x9200 wrote:The sea at the top part looks very shallow so why not snorkeling?
The area tinged pale brown is the reef-plate (the top of the reef). That tends to be very shallow, maybe .5-.75m, and gets direct sun for say 10hrs a day so is a relative desert. About the only thing that can survive that hostile environment is fire-coral (pale brown in colour). That coral will sting you if you touch it, not ideal for snorkellers.
The patchy aquamarine/azure water in front could be good for snorkelling. In fact you do see the occasional snorkel boats up there. Cue: 50 people thrashing wildly about in the shallows. Cue#2: divers on nearby boats rolling their eyes, 'F me, will you look at this bunch of muppets!'. The only plus-side is these snorkel boats are also party-boats (house music etc). So if you moor up next to one, you get some music during an interval, and also they attract a young crowd, so you get a lot of fit young ladies sunbathing on the top and front decks too. Easier on the eye than a bunch of hairy-arsed divers
The thing is those reefs can get washed by serious currents*. It's ok if you stay in one small calm patch, but stray just a little too far, with a current and you can be in trouble very quickly, and it escalates very quickly! The rye joke is that if you judge the turning point on that dive wrongly, you can end up in Jordan. [Been there done that. My buddy and I were 'headed for Jordan', and we more or less pulled ourselves back to safety, hand over hand, using reef-hooks, but that was er... a pretty alarming 10-15 minute process. I surfaced with 20 Bar and probably couldn't speak for an hour. That remains one of the hairiest dives I've done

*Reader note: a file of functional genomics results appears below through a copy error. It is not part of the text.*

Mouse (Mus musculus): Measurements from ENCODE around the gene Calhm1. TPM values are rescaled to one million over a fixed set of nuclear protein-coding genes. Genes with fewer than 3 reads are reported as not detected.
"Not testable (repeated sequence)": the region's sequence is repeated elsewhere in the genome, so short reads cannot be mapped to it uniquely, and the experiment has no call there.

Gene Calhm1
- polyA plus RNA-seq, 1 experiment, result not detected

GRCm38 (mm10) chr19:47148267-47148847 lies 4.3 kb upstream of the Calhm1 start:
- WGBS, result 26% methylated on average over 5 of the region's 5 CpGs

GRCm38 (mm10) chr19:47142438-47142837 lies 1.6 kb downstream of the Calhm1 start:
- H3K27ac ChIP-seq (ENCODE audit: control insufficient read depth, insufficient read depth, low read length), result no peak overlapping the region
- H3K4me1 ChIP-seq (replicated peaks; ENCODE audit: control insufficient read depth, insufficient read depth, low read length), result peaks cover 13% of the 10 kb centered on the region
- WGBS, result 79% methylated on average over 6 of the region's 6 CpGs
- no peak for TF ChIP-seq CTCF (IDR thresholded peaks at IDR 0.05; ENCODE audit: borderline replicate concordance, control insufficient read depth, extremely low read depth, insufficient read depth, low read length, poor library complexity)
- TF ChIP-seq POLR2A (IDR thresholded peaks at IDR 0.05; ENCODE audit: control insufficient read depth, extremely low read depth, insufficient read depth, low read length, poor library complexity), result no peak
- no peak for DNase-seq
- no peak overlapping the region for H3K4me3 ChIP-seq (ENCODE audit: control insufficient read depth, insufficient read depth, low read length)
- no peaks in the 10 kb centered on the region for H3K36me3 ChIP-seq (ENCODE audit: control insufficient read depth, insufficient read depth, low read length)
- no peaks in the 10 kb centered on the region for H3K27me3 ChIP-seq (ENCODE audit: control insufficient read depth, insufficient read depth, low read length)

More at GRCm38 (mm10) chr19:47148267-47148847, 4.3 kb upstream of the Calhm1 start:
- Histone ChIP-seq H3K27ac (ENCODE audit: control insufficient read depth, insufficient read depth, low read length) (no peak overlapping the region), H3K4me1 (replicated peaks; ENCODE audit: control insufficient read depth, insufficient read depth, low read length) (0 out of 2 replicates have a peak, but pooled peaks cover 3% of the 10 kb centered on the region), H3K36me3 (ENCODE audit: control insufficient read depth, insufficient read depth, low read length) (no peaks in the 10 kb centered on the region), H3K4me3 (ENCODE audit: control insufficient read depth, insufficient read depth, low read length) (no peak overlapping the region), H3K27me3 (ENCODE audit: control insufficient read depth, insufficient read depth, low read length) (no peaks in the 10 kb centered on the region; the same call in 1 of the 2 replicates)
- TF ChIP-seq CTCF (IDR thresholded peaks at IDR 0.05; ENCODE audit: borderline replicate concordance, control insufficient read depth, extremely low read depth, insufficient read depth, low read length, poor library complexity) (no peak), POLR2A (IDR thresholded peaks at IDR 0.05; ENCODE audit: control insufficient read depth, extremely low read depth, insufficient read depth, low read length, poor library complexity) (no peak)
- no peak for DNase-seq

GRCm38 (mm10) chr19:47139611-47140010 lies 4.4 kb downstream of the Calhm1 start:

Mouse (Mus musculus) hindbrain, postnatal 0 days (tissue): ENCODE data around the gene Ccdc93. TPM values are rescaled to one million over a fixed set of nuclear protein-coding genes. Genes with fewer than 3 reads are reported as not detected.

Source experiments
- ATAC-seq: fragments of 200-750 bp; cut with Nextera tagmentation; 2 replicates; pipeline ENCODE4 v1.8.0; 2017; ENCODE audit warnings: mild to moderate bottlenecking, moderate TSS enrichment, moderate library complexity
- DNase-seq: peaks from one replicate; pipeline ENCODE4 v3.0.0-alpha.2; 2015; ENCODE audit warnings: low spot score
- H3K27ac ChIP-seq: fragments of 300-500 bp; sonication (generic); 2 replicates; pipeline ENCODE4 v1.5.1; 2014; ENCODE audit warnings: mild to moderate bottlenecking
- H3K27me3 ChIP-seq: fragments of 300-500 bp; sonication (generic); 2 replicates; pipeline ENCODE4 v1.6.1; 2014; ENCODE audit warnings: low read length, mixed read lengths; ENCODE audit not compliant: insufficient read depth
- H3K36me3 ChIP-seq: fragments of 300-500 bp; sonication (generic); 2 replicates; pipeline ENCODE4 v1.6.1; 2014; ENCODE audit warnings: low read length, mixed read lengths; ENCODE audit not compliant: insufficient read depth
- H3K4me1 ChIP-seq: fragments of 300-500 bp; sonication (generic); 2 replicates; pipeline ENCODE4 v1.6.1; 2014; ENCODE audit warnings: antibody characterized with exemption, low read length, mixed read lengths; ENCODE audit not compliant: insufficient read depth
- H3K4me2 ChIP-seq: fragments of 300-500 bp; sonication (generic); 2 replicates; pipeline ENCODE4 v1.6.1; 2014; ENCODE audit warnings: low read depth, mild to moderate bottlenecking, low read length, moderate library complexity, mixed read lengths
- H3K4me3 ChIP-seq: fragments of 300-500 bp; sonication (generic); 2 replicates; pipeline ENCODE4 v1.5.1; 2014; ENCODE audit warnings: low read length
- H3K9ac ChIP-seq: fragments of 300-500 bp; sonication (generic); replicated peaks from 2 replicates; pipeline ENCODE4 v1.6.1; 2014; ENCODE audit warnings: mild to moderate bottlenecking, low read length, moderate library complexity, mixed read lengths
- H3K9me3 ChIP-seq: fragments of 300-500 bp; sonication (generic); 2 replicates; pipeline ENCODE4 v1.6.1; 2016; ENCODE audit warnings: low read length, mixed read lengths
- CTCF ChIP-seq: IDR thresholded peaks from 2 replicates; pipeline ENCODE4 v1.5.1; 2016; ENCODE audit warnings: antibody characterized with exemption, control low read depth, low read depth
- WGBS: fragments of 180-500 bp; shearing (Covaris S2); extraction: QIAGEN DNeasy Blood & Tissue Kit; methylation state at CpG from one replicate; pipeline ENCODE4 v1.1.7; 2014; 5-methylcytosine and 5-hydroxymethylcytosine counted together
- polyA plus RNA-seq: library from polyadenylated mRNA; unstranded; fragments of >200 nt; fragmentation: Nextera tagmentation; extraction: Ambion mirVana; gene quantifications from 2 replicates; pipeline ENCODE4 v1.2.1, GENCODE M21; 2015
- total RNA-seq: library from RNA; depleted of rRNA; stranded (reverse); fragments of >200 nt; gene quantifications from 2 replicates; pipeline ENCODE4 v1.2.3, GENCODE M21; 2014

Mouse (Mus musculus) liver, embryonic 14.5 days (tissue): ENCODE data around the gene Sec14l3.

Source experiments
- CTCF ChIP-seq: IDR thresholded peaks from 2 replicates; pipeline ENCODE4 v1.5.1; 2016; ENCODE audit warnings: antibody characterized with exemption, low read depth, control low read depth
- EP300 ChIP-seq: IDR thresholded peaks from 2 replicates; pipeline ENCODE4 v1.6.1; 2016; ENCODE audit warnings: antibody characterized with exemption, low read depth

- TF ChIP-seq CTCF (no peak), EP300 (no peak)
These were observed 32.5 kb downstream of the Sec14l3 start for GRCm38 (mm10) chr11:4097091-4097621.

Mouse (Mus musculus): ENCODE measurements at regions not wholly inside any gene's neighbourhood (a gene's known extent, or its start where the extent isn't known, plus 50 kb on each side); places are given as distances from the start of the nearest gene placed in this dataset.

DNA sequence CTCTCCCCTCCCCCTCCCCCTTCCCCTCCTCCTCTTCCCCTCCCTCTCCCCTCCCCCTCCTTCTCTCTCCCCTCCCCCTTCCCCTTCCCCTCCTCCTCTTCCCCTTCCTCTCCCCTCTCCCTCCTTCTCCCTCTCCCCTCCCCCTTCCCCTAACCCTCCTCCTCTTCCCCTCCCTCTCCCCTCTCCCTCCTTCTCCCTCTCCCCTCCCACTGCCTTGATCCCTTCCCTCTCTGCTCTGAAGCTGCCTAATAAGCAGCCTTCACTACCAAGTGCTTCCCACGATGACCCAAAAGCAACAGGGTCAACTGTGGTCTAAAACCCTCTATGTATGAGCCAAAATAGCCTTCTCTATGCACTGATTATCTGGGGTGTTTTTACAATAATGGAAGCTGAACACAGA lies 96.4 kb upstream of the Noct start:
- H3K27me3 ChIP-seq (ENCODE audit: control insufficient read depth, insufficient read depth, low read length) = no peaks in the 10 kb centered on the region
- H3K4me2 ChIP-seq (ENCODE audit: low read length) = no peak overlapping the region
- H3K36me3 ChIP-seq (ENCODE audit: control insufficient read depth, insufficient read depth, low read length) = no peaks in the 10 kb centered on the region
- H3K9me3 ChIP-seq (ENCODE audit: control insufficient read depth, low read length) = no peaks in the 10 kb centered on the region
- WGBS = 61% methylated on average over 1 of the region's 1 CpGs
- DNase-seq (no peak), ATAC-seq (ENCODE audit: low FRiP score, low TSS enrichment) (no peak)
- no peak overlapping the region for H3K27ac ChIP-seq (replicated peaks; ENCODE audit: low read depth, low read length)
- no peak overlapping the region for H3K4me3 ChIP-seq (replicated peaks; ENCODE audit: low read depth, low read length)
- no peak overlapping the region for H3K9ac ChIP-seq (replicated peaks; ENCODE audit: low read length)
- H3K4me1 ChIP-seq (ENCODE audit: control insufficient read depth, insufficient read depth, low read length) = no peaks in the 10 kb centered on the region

The other thing is the Tiran reefs are a marine park, so you have to pay an entry fee. Also on a boat that size, it's a c45-60 minute cruise from the tourist hub (Sharm). So you pay a pretty big fuel-premium. Most young people don't want to spend 2hrs in transit I suppose, hence all in all, you don't get many snorkellers there.
* Do a Google/Map search on 'sharm egypt'
You'll see the chain of four mid-channel islands to the upper right. The whole Gulf of Aqaba gets 'strained' through those islands, hence why they make great dives.
Zoom in on the islands, top > bottom
Jackson Reef (and amazingly, there appear to be no boats moored up on the south-side. Might be early morning, or later pm). Most dives are a 'to and fro' on the south side. The north-side is a 'blue dive' and you can encounter a shoal of hammerheads. But it's an advanced dive on that side.
Woodhouse Reef. You dive the east side, the west side is way to wild. If the current is with you, you can drop on the southern tip and drift almost the entire length northwards towards Jackson. Over a kilometer!. But the crossing between Woodhouse and Jackson is the stuff of legend. There lies 'The Washing Machine'. Time the tides wrongly on that crossing and you'll be spun from 30/40m >10m > 30/40 > 10, round and around, until you probably run out of air and die. Probably why I know only one person who has done it. There's a 'recreational-diver end marker' nearing the north end of Woodhouse it's a tractor tyre lying on the reef, at c15M. Ignore that at your peril.
Thomas Reef. That can be a real turbo-drift of a dive, great fun. You drop at maybe '5pm' on a clock-face, and aim to go enti-clockwise to about 10-9pm for your pick-up. Theoretically if you pick your tides just right, you can circumnavigate it.
Gordon. Lovely chilled dive, shallow, over a coral garden. Stay on the east/SE side though to keep out of the potentially dangerous currents. However, there's a sand bowl ('amphitheatre') apparently a magnet for Eagle Rays, somewhere over around 7pm, about 75m away from the reefplate. That's what me and my were looking for when we ended up 'heading for Jordan'.
--- The lovely looking lagoon to the right, would make great snorkelling. But that is Tiran Island, and it's UN occupied with peacekeepers/observers. You've Saudi to the east, Israel and Jordan to the north, and Egypt to the west. That is a main shipping route from Asia, to Israel/Jordan, hence it's strategic importance.
I have dived that lagoon once. I was on a liveaboard moored up for the night on the south side of Jackson Reef. We took a RIB over and did it as a night-dive, which was something special. I expect the military knew we were there (not least our dive lamps), but weren't concerned enough to have to act...